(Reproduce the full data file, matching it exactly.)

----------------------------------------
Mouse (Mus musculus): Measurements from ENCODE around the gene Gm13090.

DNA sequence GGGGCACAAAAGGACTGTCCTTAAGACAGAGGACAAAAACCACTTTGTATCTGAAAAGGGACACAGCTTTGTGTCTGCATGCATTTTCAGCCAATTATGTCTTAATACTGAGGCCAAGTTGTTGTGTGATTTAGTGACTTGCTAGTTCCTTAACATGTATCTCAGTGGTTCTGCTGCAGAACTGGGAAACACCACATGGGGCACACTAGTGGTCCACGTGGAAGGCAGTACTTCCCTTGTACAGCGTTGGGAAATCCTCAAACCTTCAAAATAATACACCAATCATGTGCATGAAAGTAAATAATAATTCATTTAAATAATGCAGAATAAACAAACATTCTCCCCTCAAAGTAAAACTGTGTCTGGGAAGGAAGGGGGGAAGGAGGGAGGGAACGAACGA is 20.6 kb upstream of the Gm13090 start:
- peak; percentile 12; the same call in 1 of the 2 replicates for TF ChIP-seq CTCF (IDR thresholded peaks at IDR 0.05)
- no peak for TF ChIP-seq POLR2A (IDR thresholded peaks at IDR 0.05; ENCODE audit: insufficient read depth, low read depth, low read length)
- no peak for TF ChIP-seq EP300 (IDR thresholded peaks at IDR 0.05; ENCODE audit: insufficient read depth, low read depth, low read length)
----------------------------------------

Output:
Mouse (Mus musculus): Measurements from ENCODE around the gene Gm13090.

DNA sequence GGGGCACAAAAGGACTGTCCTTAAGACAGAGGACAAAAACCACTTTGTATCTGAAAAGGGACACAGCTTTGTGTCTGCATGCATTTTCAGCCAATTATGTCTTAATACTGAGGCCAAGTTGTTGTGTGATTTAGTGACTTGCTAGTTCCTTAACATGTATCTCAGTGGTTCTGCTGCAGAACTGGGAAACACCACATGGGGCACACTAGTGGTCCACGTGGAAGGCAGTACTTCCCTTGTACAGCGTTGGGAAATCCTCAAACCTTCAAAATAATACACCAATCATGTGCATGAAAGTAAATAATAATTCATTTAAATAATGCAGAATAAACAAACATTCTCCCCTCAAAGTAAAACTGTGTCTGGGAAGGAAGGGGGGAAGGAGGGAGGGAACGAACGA is 20.6 kb upstream of the Gm13090 start:
- peak; percentile 12; the same call in 1 of the 2 replicates for TF ChIP-seq CTCF (IDR thresholded peaks at IDR 0.05)
- no peak for TF ChIP-seq POLR2A (IDR thresholded peaks at IDR 0.05; ENCODE audit: insufficient read depth, low read depth, low read length)
- no peak for TF ChIP-seq EP300 (IDR thresholded peaks at IDR 0.05; ENCODE audit: insufficient read depth, low read depth, low read length)